Thursday, June 21, 2018 by Zoey Sky
Scarlet fever is an infectious disease caused by group A Streptococcus bacteria. The condition typically occurs in about 10 percent of individuals who have strep throat, or streptococcal pharyngitis. Patients with streptococcal skin infections or wound infections can also develop the infectious disease.
Scarlet fever is identified by a rash that looks like a sunburn with a sandpaper-like texture and fever. The group A beta-hemolytic streptococci (GABHS) bacteria that causes scarlet fever produces a toxin that is responsible for the rash associated with the disease. At least 80 percent of children aged 10 develop lifelong antibodies that can protect them against the Streptococcus exotoxin.
The incubation period for scarlet fever may range from at least 12 hours to seven days. Patients are contagious during this time and during the acute illness. While the primary strep infection is contagious, the rash itself is not.
Scarlet fever is also known as scarlatina.
Aside from a skin rash, the signs of scarlet fever usually include:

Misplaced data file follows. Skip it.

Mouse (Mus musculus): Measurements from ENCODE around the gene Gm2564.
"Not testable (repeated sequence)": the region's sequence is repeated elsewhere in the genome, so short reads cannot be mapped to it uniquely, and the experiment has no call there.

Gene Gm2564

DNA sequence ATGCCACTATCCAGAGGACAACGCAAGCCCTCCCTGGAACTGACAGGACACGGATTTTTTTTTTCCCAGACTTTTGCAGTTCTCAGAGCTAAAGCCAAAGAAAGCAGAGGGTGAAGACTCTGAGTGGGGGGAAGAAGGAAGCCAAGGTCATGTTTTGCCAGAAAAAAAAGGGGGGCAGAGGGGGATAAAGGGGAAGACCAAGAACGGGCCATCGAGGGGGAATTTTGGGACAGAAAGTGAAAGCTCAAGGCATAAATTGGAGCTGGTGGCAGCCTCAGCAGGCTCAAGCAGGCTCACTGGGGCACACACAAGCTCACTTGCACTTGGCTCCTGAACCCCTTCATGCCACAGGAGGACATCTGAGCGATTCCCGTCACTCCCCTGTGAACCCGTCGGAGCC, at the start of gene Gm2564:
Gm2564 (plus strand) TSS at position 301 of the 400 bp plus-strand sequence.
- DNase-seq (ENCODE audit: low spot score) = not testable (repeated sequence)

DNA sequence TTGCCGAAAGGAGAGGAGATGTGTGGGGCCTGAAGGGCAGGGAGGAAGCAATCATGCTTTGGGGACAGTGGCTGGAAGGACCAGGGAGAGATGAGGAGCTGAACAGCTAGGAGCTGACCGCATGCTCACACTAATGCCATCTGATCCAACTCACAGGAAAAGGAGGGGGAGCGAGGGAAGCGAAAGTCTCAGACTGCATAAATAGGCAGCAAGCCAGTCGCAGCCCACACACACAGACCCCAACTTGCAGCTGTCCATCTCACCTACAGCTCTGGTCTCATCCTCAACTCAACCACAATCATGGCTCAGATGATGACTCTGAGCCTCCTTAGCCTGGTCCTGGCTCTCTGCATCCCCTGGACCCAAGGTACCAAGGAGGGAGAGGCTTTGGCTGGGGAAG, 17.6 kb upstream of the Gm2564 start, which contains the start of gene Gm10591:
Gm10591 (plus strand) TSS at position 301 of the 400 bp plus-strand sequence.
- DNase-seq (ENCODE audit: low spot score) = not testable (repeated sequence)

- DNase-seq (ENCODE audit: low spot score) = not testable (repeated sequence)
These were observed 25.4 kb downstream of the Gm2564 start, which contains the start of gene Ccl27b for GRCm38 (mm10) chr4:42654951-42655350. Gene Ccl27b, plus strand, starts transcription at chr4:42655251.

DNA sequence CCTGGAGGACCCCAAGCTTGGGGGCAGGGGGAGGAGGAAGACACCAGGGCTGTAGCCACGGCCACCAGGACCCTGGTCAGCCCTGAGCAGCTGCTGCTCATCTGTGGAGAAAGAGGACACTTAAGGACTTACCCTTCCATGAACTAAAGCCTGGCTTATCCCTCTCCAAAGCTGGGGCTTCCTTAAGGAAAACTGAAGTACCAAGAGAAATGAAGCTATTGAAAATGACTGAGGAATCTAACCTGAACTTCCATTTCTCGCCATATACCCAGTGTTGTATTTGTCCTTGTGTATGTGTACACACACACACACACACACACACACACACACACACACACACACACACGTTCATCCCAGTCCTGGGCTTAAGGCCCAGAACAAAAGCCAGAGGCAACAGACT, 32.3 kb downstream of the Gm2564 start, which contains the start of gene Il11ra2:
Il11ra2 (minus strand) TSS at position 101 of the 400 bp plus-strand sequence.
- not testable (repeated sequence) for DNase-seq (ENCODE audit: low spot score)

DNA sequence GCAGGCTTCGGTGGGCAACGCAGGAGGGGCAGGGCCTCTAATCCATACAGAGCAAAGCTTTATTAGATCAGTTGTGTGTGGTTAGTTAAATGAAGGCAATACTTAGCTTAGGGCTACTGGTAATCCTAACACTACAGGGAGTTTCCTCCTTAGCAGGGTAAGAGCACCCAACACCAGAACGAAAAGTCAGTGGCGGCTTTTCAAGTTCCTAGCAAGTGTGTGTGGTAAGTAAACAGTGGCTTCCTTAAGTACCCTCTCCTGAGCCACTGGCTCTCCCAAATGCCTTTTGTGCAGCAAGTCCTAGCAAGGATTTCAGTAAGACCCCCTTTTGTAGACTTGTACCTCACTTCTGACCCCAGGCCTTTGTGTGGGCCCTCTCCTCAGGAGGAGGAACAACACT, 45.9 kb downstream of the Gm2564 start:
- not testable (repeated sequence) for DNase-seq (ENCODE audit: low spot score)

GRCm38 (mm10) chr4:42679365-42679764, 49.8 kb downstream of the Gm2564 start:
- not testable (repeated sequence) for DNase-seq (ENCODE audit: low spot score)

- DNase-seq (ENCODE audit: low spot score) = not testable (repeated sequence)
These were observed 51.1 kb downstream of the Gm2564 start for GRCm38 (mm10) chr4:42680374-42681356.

Risk factors for scarlet fever may include:
While rare, scarlet fever may cause the following complications:
The following foods or nutrients can help prevent scarlet fever or address its side effects:
Treatment for scarlet fever includes medications that can help address the pain associated with a sore throat.
Other remedies include eating ice popsicles or warm soup. Patients with scarlet fever can also gargle with salt water or use a cool air humidifier to soothe a sore throat. Individuals with the condition must also drink lots of fluids to prevent dehydration.
Scarlet fever is an infectious disease caused by group A Streptococcus bacteria. It is identified by a rash that looks like a sunburn with a sandpaper-like texture and fever.
Aside from a skin rash, the side effects of scarlet fever usually include chills, fever, a flushed face, and headaches.
While rare, scarlet fever may cause complications like abscesses, arthritis, and kidney disease.
Treatment for scarlet fever includes medications that can help address the pain associated with a sore throat. Other remedies include eating ice popsicles or warm soup.
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